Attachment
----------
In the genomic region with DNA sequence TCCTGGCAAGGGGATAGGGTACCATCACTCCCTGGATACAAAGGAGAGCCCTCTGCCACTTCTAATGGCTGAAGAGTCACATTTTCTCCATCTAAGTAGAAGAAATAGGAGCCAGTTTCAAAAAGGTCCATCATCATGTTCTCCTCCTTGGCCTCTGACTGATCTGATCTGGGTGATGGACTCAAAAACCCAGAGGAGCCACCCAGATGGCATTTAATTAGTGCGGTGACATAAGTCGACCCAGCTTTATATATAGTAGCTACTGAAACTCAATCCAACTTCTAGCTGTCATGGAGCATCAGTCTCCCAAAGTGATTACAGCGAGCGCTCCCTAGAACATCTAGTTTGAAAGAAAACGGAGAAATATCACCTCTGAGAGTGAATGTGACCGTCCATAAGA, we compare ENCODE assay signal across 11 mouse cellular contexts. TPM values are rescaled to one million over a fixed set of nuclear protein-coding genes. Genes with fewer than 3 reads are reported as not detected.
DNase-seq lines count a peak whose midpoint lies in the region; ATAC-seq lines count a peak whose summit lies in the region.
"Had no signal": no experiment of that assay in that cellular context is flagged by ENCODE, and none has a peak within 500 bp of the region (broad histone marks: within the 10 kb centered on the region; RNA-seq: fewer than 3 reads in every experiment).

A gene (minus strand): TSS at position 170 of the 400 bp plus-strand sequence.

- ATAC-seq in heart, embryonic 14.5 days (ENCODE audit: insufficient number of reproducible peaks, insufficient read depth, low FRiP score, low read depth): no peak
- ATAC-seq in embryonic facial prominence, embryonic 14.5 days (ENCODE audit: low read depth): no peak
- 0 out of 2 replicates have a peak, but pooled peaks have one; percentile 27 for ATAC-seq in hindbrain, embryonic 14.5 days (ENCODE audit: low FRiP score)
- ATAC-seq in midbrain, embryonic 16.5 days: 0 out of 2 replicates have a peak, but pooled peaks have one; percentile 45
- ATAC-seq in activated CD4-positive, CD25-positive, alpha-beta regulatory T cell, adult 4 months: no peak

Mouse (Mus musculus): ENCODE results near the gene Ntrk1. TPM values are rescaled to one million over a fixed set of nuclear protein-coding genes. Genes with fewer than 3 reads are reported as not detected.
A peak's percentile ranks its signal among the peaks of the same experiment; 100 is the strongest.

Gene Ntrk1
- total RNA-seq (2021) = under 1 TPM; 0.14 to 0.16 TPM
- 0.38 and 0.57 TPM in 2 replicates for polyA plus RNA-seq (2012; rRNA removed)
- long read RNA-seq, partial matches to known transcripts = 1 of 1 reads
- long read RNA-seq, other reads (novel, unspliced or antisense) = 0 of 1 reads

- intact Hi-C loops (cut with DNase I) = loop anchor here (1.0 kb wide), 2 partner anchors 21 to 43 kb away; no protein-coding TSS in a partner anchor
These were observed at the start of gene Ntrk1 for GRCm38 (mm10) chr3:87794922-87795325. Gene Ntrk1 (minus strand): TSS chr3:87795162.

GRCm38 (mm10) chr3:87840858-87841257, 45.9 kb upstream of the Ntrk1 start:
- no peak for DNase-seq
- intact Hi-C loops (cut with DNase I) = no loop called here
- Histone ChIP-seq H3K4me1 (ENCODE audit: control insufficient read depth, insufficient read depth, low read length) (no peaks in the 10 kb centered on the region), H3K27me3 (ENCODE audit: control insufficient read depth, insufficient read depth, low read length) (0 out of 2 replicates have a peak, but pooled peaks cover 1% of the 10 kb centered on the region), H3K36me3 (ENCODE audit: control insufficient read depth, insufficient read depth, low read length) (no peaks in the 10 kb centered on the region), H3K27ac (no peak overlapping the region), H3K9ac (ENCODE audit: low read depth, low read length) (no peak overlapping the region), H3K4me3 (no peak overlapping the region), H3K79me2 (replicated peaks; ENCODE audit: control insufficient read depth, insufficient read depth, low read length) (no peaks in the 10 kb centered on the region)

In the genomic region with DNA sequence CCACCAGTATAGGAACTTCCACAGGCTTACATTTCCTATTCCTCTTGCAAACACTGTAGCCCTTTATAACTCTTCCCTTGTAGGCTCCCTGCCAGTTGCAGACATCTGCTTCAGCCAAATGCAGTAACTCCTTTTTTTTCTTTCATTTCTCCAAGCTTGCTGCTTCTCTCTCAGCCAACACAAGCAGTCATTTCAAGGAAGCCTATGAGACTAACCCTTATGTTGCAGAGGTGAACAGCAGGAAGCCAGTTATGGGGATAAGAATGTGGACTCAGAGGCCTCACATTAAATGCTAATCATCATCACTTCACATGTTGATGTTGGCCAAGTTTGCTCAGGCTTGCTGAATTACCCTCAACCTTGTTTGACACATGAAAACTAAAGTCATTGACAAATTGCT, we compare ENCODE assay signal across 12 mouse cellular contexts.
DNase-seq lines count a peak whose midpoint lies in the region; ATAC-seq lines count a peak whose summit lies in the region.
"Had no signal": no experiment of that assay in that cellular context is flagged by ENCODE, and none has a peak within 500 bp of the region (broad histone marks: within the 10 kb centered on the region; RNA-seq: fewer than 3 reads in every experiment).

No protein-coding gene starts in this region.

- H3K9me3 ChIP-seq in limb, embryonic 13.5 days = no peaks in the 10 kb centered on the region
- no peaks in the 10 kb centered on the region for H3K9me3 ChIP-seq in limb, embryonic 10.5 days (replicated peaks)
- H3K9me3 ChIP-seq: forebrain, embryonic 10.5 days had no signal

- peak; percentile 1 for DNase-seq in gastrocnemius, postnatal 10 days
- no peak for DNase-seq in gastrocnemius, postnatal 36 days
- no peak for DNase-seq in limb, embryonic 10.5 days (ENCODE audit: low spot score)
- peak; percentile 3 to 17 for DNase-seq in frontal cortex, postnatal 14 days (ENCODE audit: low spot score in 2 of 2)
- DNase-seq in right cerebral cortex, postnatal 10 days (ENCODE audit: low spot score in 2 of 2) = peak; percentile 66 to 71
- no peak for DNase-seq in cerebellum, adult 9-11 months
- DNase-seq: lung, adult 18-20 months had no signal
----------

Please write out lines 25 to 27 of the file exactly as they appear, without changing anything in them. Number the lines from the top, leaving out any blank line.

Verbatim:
"Had no signal": no experiment of that assay in that cellular context is flagged by ENCODE, and none has a peak within 500 bp of the region (broad histone marks: within the 10 kb centered on the region; RNA-seq: fewer than 3 reads in every experiment).

No protein-coding gene starts in this region.

- H3K9me3 ChIP-seq in limb, embryonic 13.5 days = no peaks in the 10 kb centered on the region